The Canadian Cancer Society believes that critically ill Canadians are “falling through the cracks in palliative care across Canada.”
The Society describes palliative care in Canada as “costly and inconsistent”, and has set a goal for cancer patients needing palliative care. The CCS would like to see “dying cancer patients spend their final days with dignity, free of pain, and in a setting of their own choice.”
Ottawa has recently invested $6 billion over the next ten years in improving palliative care and offering more support for caregivers than currently exists.
After significant external lobbying from groups like the CCS, a program was created within the EI system that gives A person who is caring for someone who is dying, or is at a risk of dying, 26 weeks of a Compassionate Care Benefit. In 2017 that same lobbying created the EI Caregivers Benefit that gives 15 weeks to individuals providing care to an adult family member who requires support to recover from an injury.
All studies indicate that a team made up of family members and health care providers provide the highest level of service for those in need of palliative care.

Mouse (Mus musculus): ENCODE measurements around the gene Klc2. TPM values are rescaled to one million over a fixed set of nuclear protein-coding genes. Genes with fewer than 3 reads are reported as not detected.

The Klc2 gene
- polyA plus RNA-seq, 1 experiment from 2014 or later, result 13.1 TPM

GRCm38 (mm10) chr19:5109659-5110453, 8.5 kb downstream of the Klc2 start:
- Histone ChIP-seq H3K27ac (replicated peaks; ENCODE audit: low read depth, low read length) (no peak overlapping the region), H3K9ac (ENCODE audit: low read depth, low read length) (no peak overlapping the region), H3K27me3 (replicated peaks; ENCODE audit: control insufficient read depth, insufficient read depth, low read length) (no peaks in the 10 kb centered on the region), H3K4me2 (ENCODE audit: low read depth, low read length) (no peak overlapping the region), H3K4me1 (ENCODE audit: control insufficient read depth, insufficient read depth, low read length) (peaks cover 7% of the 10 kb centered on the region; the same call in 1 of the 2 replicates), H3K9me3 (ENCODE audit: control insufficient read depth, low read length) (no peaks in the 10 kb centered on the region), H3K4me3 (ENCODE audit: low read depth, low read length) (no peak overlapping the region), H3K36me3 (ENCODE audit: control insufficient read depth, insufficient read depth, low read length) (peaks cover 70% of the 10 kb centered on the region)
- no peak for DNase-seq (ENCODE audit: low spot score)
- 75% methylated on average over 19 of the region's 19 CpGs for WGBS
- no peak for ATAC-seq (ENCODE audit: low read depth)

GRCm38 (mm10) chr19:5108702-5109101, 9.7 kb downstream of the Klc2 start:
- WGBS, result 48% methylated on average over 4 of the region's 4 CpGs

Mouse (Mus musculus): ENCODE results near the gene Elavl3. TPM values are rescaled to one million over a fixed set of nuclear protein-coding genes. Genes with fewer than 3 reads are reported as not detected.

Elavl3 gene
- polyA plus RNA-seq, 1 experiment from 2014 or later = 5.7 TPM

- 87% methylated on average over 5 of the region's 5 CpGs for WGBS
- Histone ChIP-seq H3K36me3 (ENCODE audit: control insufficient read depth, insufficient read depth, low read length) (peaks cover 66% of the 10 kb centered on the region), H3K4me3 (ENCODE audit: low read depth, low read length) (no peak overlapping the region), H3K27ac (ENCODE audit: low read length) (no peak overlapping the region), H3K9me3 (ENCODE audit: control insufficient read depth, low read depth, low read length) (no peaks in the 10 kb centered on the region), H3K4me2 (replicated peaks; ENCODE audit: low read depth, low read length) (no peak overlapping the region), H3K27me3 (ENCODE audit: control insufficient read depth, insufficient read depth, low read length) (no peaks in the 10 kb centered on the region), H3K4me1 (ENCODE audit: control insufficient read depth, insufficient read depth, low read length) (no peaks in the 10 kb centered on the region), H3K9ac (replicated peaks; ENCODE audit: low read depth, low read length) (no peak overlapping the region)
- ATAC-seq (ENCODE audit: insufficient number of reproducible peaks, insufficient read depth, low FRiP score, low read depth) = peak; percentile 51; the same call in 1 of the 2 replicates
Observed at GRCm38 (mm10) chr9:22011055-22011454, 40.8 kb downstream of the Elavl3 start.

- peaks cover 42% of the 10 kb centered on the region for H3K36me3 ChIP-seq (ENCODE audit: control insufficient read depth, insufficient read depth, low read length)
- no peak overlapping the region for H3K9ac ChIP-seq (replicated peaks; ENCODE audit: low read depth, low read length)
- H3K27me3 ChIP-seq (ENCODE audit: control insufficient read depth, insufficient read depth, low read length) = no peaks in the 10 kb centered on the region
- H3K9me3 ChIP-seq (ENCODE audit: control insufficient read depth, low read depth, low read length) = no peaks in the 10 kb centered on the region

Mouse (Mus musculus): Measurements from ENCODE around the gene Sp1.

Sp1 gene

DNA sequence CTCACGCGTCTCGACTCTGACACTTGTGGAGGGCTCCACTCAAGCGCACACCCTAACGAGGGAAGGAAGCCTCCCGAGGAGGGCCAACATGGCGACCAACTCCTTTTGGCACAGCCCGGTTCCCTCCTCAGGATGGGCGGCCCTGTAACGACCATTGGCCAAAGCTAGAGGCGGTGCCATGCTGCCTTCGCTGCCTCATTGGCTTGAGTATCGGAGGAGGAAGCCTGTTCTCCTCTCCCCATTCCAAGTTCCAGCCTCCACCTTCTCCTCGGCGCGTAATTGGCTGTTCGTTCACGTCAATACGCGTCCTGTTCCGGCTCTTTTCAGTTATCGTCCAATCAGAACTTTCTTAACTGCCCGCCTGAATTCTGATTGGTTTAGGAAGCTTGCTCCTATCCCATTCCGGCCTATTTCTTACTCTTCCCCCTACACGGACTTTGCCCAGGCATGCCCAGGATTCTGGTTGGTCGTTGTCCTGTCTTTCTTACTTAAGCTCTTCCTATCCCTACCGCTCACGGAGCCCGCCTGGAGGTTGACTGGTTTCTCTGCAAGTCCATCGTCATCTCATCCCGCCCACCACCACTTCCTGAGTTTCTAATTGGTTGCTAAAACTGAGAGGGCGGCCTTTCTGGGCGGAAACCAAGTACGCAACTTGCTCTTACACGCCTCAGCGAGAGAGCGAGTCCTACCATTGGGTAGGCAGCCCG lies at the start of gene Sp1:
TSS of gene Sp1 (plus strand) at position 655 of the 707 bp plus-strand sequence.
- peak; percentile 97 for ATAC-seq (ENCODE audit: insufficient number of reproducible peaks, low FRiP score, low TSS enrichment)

The CCS would like to see more people have the right to die in a setting of their choosing. Palliative homecare is an option that more and more people want to learn about. Hospitals prefer it when adequate homecare is available, as it frees up beds and nursing time for patients with a better prospect of recovery. Familial caregivers prefer the comfort level of operating in their own surroundings as long as trained help is but a phone call away. Patients also find being at home far less stressful than being on a large multi-bed ward where they often do not receive that attention to detail that they need in their last few weeks or months.
Hospitals across Ontario are struggling with bed allocations as it is, and that will only worsen as the crest of the Baby Boom generation moves into their seventies and eighties in another 20 years.
Before we reach that tipping point in Canada, the CCS would like to see a comprehensive and multi-faceted approach to palliative care for cancer patients firmly engrained into Canada’s healthcare fabric.